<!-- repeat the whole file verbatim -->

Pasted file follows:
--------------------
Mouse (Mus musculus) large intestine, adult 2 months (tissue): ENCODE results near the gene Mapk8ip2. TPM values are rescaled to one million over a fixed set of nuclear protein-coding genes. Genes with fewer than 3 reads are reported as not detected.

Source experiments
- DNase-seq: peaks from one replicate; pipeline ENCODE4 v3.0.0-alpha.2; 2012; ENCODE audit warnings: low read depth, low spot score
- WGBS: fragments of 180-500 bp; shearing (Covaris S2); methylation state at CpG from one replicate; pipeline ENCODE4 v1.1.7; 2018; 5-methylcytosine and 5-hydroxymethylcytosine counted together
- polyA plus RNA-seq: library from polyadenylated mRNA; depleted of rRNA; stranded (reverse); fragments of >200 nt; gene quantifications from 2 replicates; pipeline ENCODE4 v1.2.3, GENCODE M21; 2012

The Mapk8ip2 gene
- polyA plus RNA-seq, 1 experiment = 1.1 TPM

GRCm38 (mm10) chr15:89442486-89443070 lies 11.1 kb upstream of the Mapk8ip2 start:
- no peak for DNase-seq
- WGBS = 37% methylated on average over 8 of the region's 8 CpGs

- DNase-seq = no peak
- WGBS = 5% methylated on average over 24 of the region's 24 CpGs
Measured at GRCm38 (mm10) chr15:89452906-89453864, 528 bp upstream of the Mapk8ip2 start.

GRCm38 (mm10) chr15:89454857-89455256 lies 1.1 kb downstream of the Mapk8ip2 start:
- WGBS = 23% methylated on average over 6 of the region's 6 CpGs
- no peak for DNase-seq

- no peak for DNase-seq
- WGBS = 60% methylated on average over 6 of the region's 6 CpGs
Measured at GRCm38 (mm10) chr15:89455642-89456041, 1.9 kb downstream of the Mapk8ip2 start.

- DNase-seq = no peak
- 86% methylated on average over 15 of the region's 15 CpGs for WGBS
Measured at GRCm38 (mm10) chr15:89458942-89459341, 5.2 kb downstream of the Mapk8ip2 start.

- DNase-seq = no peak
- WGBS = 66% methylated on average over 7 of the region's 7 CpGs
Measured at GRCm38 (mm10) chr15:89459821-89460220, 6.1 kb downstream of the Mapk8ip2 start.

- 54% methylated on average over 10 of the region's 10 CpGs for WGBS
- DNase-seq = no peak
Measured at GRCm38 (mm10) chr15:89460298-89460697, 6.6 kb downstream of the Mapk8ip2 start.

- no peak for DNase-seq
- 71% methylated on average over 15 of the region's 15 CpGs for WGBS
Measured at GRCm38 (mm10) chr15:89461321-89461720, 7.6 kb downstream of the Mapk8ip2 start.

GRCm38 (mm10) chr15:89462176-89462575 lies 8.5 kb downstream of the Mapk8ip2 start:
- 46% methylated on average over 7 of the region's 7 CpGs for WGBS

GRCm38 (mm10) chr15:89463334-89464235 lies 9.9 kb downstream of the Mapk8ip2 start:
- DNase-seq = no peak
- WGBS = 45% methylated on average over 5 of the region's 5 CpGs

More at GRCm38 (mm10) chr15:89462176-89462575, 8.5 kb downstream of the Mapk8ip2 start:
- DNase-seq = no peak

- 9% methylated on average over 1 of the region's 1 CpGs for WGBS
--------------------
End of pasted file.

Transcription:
Mouse (Mus musculus) large intestine, adult 2 months (tissue): ENCODE results near the gene Mapk8ip2. TPM values are rescaled to one million over a fixed set of nuclear protein-coding genes. Genes with fewer than 3 reads are reported as not detected.

Source experiments
- DNase-seq: peaks from one replicate; pipeline ENCODE4 v3.0.0-alpha.2; 2012; ENCODE audit warnings: low read depth, low spot score
- WGBS: fragments of 180-500 bp; shearing (Covaris S2); methylation state at CpG from one replicate; pipeline ENCODE4 v1.1.7; 2018; 5-methylcytosine and 5-hydroxymethylcytosine counted together
- polyA plus RNA-seq: library from polyadenylated mRNA; depleted of rRNA; stranded (reverse); fragments of >200 nt; gene quantifications from 2 replicates; pipeline ENCODE4 v1.2.3, GENCODE M21; 2012

The Mapk8ip2 gene
- polyA plus RNA-seq, 1 experiment = 1.1 TPM

GRCm38 (mm10) chr15:89442486-89443070 lies 11.1 kb upstream of the Mapk8ip2 start:
- no peak for DNase-seq
- WGBS = 37% methylated on average over 8 of the region's 8 CpGs

- DNase-seq = no peak
- WGBS = 5% methylated on average over 24 of the region's 24 CpGs
Measured at GRCm38 (mm10) chr15:89452906-89453864, 528 bp upstream of the Mapk8ip2 start.

GRCm38 (mm10) chr15:89454857-89455256 lies 1.1 kb downstream of the Mapk8ip2 start:
- WGBS = 23% methylated on average over 6 of the region's 6 CpGs
- no peak for DNase-seq

- no peak for DNase-seq
- WGBS = 60% methylated on average over 6 of the region's 6 CpGs
Measured at GRCm38 (mm10) chr15:89455642-89456041, 1.9 kb downstream of the Mapk8ip2 start.

- DNase-seq = no peak
- 86% methylated on average over 15 of the region's 15 CpGs for WGBS
Measured at GRCm38 (mm10) chr15:89458942-89459341, 5.2 kb downstream of the Mapk8ip2 start.

- DNase-seq = no peak
- WGBS = 66% methylated on average over 7 of the region's 7 CpGs
Measured at GRCm38 (mm10) chr15:89459821-89460220, 6.1 kb downstream of the Mapk8ip2 start.

- 54% methylated on average over 10 of the region's 10 CpGs for WGBS
- DNase-seq = no peak
Measured at GRCm38 (mm10) chr15:89460298-89460697, 6.6 kb downstream of the Mapk8ip2 start.

- no peak for DNase-seq
- 71% methylated on average over 15 of the region's 15 CpGs for WGBS
Measured at GRCm38 (mm10) chr15:89461321-89461720, 7.6 kb downstream of the Mapk8ip2 start.

GRCm38 (mm10) chr15:89462176-89462575 lies 8.5 kb downstream of the Mapk8ip2 start:
- 46% methylated on average over 7 of the region's 7 CpGs for WGBS

GRCm38 (mm10) chr15:89463334-89464235 lies 9.9 kb downstream of the Mapk8ip2 start:
- DNase-seq = no peak
- WGBS = 45% methylated on average over 5 of the region's 5 CpGs

More at GRCm38 (mm10) chr15:89462176-89462575, 8.5 kb downstream of the Mapk8ip2 start:
- DNase-seq = no peak

- 9% methylated on average over 1 of the region's 1 CpGs for WGBS